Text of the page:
Ask Kevin: Why Does My Kawasaki KLR650 Get The Same MPG As My Triumph Tiger 1050?

fuel gauge image

Question: I have two motorcycles: a 2009 Kawasaki KLR650 and a 2007 Triumph Tiger 1050. The Triumph has nearly three times the power and twice the displacement of the KLR, but they both get about the same gas mileage. How is it that the Triumph, with more power, more gross weight, and more moving parts, uses the same amount of fuel per given distance? I love my KLR, but where is all that fuel going that isn't being converted to power?

John Timoti

San Clemente, CA

Answer: Let's assume both bikes are operated on the freeway, at freeway speeds. Yes, the Triumph is 60 percent larger in displacement and weighs considerably more. But it has a fuel-injected engine with a high (and fuel-efficient) 12.0:1 compression ratio, versus the carburetor and 9.8:1 compression ratio of the KLR. Carburetors have to be jetted rich enough to be safe from lean mixture on the coldest anticipated riding day, while electronic injection continually "re-jets" itself to deliver correct mixture as air temperature and pressure vary. For this reason, the Tiger will run at all times on a correct mixture while the KLR runs rich at all times except the coldest days.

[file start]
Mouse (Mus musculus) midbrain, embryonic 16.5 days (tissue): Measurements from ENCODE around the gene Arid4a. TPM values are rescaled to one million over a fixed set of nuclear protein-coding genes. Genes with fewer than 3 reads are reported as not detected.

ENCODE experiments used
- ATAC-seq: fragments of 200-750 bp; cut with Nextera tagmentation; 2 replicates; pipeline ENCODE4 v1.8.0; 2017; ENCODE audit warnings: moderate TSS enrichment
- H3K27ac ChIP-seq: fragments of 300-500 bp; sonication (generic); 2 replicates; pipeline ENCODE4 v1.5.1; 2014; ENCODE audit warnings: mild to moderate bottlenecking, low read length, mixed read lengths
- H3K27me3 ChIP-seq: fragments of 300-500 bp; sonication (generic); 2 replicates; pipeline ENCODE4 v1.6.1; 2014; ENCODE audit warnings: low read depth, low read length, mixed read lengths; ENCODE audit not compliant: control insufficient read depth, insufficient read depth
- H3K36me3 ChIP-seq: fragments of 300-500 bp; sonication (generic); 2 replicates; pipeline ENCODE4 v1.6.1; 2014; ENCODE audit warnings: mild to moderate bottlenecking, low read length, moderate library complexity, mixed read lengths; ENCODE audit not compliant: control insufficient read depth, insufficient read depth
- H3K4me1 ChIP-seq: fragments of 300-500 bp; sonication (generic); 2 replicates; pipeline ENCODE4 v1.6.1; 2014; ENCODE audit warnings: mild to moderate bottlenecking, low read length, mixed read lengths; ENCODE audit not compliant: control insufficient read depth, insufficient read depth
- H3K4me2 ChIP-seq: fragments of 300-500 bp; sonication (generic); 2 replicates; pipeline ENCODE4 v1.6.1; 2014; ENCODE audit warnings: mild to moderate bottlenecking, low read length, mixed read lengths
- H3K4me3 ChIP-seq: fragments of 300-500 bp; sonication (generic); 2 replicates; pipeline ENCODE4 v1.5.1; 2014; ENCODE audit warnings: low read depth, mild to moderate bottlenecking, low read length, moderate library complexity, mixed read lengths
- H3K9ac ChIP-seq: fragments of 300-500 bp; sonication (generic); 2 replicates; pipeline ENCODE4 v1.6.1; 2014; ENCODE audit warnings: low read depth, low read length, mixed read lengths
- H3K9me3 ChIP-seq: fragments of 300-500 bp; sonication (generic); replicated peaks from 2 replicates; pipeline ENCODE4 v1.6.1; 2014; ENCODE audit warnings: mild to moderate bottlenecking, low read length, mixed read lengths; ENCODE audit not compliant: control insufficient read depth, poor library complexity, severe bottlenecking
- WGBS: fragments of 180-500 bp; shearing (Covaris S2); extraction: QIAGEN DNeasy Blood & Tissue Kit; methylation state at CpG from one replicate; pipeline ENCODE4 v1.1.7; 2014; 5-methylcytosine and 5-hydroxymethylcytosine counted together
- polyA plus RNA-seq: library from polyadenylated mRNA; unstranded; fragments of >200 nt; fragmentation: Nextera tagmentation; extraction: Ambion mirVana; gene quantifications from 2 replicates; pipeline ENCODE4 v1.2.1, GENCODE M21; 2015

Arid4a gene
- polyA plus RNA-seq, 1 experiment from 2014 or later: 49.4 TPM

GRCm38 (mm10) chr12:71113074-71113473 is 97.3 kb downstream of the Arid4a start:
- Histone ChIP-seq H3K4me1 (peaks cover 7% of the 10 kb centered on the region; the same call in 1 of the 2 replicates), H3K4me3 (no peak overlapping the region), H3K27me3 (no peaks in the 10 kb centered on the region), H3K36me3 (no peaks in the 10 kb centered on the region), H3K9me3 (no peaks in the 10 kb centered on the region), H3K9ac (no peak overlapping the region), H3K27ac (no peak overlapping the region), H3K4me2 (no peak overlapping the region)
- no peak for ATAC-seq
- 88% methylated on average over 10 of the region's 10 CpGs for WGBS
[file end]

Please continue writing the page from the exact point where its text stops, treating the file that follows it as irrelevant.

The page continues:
Torque is not the only variable that increases with increasing compression ratio; fuel economy also increases (half of the reason for the extreme fuel economy of diesels is the high compression they run). But probably the biggest effect on mileage is engine revolutions per mile. The Triumph Tiger, a purely highway bike, is geared for comfortable and economical cruise at moderate engine revs. The lower the revs, the lower the engine friction. The KLR, which has some off-road capability, must have a lower first gear even though it has only five transmission speeds to the Tiger’s six, so in fifth I’d bet the KLR is turning fairly high rpm and generating a fair amount of extra friction loss. Normally, you can expect a bike with fewer cylinders to have lower heat loss (because of lower total combustion-chamber surface area) than a bike with four cylinders. You could see this in Superbike racing, when 1,000cc fours needed visibly bigger radiators than did 1,000cc twins. This effect, however, seems unable to push the KLR’s mpg far toward that of the Tiger.

While this is not, I admit, a rigorous answer quoting specific numbers, it does indicate important differences between the two bikes’ fuel usage.

Send your “Ask Kevin” questions to cwservice@cycleworld.com. We cannot guarantee a reply to every inquiry.